What should the KC Royals get in exchange if they trade Whit Merrifield?
Teams serious about Whit Merrifield will want him because they believe he’ll make a significant difference down the stretch, precisely the kind of impact Ben Zobrist made for the Royals in 2015. And if a Merrifield suitor consummates a deal, it will get an excellent, well-rounded, versatile player for the balance of this season and all of next, with the enticing options to flip him for prospects next July or exercise his option for 2023.
For all that, Kansas City must exact a heavy price—the quality of return is the critical consideration if the Royals gets serious about moving Merrifield. And they have all the leverage.
What should the price be? Quality starting pitching. Unless things change drastically in this season’s final two months, the current KC rotation is inadequate, and all its members save for Danny Duffy are under contract or club control for 2022. Prospects aren’t developing as rapidly as anticipated, and Daniel Tillo just started a minor league rehabilitation assignment after last summer’s Tommy John surgery.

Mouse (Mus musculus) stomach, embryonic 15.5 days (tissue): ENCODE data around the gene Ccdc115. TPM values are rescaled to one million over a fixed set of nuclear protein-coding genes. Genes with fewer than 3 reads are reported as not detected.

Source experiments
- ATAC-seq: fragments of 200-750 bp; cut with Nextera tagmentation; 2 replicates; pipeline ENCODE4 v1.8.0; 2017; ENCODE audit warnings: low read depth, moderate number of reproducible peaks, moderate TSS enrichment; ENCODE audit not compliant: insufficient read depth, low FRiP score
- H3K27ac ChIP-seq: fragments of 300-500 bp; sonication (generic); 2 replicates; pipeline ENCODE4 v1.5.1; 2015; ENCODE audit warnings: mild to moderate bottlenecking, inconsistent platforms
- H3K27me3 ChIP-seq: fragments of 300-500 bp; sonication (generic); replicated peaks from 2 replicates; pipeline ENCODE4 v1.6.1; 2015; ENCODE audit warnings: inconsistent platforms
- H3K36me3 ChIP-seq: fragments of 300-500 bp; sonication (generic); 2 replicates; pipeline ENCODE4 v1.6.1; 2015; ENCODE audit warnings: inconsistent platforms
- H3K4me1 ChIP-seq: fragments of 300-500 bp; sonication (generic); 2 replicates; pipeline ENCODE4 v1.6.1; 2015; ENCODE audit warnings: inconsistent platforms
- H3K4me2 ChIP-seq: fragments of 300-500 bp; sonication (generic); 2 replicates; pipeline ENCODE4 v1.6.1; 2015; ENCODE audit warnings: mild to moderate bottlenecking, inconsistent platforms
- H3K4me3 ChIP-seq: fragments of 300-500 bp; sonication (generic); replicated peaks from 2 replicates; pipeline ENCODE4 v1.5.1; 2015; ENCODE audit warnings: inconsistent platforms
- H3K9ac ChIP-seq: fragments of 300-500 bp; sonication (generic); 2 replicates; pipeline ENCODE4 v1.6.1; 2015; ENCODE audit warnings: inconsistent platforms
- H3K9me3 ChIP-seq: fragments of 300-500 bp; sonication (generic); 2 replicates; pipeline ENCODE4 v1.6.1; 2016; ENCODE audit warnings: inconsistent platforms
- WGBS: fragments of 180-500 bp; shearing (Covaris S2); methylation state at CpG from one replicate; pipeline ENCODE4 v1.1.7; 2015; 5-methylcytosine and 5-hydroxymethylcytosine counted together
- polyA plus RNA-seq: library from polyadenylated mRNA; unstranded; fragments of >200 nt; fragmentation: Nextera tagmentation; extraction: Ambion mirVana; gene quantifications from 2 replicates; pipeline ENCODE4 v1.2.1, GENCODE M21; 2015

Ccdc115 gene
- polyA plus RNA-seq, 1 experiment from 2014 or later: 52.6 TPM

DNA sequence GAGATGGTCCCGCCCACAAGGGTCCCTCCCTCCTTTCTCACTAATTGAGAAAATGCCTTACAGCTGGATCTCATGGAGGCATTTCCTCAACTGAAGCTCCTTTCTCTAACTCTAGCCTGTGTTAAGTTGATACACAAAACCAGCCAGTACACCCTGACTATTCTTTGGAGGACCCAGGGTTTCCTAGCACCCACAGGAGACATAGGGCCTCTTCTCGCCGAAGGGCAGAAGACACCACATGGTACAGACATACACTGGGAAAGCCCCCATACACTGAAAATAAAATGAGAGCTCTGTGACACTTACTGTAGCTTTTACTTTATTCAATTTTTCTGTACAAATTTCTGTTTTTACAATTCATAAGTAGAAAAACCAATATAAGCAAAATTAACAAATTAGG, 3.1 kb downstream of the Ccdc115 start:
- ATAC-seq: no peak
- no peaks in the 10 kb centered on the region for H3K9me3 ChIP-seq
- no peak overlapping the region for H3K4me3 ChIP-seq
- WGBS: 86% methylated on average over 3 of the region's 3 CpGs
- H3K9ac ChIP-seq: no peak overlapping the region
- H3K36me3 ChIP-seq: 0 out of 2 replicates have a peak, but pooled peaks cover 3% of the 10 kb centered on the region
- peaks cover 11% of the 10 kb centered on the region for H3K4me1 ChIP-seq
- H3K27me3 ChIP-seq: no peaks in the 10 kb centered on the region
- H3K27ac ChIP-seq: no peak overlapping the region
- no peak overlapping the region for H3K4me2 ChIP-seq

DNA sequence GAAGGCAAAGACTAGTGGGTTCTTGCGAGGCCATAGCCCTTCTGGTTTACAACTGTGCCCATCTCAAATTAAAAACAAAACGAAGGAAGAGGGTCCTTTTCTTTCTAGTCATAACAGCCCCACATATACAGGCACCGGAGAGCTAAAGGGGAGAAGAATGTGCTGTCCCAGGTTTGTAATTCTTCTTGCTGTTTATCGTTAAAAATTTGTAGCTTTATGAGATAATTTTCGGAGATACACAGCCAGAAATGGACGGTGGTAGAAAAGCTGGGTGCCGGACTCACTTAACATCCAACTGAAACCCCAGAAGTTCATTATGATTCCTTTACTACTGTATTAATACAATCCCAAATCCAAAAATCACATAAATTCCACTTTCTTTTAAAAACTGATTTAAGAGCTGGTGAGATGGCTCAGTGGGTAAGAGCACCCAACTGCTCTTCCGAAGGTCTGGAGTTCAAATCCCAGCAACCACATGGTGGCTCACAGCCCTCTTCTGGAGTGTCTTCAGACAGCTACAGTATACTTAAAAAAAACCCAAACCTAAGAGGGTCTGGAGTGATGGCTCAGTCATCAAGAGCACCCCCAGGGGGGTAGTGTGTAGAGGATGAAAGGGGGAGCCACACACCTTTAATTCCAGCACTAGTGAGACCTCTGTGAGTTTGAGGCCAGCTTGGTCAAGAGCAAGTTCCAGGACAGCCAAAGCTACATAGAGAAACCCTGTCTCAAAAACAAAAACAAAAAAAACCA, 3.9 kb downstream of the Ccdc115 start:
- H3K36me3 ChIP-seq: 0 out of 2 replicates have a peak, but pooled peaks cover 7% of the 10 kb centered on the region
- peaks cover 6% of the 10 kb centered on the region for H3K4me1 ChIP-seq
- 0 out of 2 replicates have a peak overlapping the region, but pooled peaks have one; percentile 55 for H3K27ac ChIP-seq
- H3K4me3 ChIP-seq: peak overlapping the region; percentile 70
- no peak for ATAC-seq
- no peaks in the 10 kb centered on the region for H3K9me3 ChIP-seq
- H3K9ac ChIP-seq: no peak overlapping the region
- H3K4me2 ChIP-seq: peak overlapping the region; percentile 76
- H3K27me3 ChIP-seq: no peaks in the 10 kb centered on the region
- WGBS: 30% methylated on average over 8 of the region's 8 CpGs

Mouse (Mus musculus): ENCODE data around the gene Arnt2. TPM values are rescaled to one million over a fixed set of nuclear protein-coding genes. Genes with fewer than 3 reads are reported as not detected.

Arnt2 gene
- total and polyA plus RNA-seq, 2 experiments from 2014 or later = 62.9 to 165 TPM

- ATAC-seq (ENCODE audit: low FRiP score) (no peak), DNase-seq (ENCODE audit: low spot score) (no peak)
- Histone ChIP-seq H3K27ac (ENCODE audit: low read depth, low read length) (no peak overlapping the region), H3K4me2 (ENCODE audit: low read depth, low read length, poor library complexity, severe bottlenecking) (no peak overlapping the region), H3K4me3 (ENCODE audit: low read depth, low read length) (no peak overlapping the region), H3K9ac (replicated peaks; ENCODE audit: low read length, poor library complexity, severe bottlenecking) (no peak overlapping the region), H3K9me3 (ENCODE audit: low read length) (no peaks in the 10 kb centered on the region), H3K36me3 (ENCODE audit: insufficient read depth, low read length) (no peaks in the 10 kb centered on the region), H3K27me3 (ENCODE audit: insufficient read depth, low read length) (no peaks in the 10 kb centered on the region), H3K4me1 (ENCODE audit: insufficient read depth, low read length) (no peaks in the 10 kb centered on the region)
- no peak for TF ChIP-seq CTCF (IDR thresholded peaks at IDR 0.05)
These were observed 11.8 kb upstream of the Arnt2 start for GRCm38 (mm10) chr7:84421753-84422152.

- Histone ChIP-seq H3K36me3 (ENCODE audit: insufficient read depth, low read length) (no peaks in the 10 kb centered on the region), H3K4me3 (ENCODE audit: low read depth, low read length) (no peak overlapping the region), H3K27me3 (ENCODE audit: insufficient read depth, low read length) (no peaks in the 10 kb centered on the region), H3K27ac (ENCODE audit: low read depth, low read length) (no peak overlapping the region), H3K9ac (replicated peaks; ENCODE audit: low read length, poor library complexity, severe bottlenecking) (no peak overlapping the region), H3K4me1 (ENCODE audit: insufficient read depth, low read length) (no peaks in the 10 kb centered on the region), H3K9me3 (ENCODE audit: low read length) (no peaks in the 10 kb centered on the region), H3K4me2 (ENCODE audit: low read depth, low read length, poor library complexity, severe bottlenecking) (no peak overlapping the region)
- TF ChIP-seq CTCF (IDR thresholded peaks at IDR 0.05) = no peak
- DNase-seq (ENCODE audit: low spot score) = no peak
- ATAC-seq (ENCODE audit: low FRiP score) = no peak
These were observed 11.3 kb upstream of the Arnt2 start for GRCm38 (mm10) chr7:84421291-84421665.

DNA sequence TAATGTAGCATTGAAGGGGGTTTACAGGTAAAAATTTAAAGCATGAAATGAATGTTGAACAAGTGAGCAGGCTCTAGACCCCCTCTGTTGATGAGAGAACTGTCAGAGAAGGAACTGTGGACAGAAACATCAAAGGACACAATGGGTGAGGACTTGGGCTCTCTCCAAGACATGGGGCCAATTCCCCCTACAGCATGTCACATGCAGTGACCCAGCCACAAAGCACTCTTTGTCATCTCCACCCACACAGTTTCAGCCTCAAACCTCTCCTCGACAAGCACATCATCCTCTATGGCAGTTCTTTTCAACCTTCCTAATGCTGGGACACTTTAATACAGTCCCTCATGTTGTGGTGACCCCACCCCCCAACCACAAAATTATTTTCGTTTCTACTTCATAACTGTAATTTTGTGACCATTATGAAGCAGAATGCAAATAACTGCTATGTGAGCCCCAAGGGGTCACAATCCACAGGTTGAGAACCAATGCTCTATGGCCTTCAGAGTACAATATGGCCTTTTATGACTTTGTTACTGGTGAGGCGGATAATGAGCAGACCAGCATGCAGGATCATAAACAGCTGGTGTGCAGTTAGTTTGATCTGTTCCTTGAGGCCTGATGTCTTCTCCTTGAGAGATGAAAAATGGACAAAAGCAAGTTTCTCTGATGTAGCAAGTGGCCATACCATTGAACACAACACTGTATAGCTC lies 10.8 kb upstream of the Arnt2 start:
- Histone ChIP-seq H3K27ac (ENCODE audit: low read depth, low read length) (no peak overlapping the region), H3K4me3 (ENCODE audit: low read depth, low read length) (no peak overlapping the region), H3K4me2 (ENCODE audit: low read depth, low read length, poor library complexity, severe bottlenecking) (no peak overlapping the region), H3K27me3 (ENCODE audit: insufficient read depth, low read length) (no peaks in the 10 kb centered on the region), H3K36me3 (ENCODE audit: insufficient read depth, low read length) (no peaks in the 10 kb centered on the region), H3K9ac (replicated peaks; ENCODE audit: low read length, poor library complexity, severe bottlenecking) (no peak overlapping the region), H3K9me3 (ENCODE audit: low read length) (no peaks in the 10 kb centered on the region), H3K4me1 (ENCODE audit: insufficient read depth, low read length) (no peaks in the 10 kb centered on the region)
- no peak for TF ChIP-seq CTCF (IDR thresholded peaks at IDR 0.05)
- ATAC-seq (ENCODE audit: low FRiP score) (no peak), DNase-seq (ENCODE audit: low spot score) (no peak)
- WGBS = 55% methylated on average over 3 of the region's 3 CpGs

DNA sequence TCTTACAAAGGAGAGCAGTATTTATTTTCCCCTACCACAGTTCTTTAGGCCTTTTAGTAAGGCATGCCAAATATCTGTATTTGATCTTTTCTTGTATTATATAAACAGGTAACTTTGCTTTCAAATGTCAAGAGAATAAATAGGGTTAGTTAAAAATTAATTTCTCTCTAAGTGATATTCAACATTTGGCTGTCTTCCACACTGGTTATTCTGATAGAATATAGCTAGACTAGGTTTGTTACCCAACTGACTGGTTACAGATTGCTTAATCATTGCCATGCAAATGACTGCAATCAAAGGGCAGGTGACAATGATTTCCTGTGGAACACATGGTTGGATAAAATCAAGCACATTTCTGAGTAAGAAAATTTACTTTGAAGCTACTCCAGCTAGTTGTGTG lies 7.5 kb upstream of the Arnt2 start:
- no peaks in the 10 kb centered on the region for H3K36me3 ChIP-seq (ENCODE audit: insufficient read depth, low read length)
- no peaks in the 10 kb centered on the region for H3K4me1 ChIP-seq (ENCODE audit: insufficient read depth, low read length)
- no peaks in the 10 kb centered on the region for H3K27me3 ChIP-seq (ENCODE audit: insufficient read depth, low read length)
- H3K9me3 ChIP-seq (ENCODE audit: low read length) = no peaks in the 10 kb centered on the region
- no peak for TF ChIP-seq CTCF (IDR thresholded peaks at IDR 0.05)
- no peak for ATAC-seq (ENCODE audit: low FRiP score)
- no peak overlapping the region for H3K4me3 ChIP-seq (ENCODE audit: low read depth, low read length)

And chances are none of the 12 pitchers the Royals recently drafted will be ready for at least three seasons, including first-round pick Frank Mozzicato, so Kansas City needs a proven big league hurler, or one on the cusp of major league-readiness. And at least one more starter, preferably a highly-ranked prospect.
The KC Royals could also demand at least a pitcher and an outfielder. The club probably won’t re-sign center fielder Michal A. Taylor (he could also get traded in the next week).
But no matter what the Royals determine their needs to be, they must satisfy them in any Merrifield trade. If they can’t, moving Merrifield doesn’t make sense.
Trading Whit Merrifield is a risky proposition for the KC Royals. They shouldn’t do it unless they get the right price for him.